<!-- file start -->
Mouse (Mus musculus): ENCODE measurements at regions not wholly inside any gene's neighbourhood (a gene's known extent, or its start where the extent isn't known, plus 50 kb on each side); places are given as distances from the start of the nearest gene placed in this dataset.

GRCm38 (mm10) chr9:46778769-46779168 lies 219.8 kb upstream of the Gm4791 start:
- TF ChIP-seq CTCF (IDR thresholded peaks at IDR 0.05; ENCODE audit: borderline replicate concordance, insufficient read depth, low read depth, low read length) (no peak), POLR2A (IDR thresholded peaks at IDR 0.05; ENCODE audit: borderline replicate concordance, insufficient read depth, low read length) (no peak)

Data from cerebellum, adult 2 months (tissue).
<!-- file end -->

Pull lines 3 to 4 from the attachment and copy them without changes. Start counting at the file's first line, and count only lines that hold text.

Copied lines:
- TF ChIP-seq CTCF (IDR thresholded peaks at IDR 0.05; ENCODE audit: borderline replicate concordance, insufficient read depth, low read depth, low read length) (no peak), POLR2A (IDR thresholded peaks at IDR 0.05; ENCODE audit: borderline replicate concordance, insufficient read depth, low read length) (no peak)

Data from cerebellum, adult 2 months (tissue).